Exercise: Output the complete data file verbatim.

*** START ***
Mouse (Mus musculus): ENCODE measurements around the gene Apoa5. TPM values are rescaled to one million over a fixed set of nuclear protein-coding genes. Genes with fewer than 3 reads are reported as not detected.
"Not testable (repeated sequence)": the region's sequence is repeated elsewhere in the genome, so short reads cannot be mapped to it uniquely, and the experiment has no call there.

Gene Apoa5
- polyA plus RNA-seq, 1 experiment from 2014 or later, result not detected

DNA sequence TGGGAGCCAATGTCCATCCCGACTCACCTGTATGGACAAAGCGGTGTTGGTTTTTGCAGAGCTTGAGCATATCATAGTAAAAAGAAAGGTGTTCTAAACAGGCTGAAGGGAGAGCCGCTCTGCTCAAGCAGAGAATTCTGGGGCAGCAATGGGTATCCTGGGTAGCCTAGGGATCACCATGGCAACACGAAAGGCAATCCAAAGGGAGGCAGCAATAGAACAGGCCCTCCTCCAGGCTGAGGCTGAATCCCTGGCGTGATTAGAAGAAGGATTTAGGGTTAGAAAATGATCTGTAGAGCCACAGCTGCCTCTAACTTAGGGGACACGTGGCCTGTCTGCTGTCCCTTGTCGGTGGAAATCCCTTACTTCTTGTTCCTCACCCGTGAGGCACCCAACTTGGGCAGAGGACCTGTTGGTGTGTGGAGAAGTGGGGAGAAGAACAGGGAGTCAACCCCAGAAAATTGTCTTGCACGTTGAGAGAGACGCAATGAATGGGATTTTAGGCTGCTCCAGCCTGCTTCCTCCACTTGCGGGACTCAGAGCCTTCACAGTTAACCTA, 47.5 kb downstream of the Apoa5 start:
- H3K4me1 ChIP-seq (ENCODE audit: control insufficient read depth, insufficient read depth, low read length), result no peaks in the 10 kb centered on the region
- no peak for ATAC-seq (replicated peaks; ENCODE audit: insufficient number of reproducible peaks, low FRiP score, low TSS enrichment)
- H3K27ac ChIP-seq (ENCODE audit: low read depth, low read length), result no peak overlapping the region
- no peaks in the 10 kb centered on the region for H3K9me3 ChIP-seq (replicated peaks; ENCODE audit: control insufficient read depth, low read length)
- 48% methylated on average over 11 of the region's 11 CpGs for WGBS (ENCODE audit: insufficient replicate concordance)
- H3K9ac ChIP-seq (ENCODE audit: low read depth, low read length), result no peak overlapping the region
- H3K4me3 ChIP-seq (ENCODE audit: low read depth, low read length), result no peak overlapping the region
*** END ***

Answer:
Mouse (Mus musculus): ENCODE measurements around the gene Apoa5. TPM values are rescaled to one million over a fixed set of nuclear protein-coding genes. Genes with fewer than 3 reads are reported as not detected.
"Not testable (repeated sequence)": the region's sequence is repeated elsewhere in the genome, so short reads cannot be mapped to it uniquely, and the experiment has no call there.

Gene Apoa5
- polyA plus RNA-seq, 1 experiment from 2014 or later, result not detected

DNA sequence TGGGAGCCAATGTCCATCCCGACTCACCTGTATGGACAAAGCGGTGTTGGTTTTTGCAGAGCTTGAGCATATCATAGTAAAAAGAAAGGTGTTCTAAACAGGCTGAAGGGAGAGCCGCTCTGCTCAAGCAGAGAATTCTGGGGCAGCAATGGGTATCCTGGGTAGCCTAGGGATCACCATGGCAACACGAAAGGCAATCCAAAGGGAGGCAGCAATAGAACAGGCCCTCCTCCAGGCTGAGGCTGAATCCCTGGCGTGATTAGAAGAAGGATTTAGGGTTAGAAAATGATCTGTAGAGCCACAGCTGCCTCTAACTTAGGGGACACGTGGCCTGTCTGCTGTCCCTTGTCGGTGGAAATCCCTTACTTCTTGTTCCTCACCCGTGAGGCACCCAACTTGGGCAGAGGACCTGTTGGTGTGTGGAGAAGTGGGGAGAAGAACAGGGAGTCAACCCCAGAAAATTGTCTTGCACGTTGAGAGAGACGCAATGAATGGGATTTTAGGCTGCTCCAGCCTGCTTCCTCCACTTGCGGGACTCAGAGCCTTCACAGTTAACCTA, 47.5 kb downstream of the Apoa5 start:
- H3K4me1 ChIP-seq (ENCODE audit: control insufficient read depth, insufficient read depth, low read length), result no peaks in the 10 kb centered on the region
- no peak for ATAC-seq (replicated peaks; ENCODE audit: insufficient number of reproducible peaks, low FRiP score, low TSS enrichment)
- H3K27ac ChIP-seq (ENCODE audit: low read depth, low read length), result no peak overlapping the region
- no peaks in the 10 kb centered on the region for H3K9me3 ChIP-seq (replicated peaks; ENCODE audit: control insufficient read depth, low read length)
- 48% methylated on average over 11 of the region's 11 CpGs for WGBS (ENCODE audit: insufficient replicate concordance)
- H3K9ac ChIP-seq (ENCODE audit: low read depth, low read length), result no peak overlapping the region
- H3K4me3 ChIP-seq (ENCODE audit: low read depth, low read length), result no peak overlapping the region